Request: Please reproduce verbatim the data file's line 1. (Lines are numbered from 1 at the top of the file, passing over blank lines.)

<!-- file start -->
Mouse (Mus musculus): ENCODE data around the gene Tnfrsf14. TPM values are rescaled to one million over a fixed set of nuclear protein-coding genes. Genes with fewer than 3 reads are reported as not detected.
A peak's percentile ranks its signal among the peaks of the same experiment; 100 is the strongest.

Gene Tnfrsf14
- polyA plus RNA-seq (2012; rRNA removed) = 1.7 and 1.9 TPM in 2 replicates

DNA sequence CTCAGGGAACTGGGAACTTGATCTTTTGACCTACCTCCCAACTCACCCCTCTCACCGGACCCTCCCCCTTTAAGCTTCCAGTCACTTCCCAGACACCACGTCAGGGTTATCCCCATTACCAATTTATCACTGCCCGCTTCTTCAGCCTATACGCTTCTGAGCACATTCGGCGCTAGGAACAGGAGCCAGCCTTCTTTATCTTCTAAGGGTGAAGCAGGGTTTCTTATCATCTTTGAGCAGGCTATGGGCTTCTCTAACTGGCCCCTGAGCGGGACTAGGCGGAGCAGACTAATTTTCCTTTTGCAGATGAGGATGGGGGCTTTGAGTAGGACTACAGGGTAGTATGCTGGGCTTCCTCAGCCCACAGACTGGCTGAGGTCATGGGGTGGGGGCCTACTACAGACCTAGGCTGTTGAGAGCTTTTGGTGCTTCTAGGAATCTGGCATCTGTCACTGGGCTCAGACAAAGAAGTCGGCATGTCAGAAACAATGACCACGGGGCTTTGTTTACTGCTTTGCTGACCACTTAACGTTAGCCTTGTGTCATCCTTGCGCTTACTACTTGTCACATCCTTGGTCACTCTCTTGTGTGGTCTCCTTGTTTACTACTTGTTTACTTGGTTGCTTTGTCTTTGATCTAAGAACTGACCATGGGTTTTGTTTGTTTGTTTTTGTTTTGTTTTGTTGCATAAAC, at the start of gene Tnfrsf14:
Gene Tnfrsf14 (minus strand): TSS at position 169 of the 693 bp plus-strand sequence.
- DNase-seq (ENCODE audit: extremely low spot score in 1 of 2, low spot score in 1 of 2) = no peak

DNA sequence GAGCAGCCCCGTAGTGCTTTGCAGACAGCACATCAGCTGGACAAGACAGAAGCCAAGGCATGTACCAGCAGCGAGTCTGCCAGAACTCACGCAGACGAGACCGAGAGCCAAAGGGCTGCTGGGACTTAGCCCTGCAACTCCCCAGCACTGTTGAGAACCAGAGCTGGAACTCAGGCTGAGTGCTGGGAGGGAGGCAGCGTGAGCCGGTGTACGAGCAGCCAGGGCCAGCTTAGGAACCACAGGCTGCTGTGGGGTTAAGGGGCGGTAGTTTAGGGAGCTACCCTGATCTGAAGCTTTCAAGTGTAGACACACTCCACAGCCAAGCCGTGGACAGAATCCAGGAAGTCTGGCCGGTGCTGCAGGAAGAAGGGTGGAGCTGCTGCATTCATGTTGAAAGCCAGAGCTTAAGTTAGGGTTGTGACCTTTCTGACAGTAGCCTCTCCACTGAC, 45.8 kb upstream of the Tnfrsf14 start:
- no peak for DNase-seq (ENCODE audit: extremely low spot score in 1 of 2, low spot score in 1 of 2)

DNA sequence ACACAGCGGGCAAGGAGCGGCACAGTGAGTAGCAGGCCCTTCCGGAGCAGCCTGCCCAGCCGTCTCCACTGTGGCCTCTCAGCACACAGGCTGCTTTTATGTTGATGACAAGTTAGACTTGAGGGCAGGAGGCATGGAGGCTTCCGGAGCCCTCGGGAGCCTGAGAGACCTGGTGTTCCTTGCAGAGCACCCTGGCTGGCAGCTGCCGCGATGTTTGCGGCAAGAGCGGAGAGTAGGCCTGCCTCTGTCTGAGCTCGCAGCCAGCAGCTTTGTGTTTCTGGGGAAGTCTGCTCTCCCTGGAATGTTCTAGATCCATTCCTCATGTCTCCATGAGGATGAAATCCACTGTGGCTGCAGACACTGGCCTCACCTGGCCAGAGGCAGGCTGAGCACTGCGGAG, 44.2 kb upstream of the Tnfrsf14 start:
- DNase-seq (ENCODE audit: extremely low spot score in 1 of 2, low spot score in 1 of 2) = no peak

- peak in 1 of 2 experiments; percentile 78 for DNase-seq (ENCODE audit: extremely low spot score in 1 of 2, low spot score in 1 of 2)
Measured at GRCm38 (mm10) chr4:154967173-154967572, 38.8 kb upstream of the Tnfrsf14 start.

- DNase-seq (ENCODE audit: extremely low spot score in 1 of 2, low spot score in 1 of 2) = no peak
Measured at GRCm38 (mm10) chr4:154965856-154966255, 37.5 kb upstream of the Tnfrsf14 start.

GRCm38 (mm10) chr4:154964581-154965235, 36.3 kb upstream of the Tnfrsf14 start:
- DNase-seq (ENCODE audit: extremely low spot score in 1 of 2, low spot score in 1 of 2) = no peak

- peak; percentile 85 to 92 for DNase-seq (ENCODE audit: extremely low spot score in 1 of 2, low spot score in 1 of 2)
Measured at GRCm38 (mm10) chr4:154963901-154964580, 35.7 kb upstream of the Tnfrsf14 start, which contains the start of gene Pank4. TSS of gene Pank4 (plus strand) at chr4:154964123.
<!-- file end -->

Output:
Mouse (Mus musculus): ENCODE data around the gene Tnfrsf14. TPM values are rescaled to one million over a fixed set of nuclear protein-coding genes. Genes with fewer than 3 reads are reported as not detected.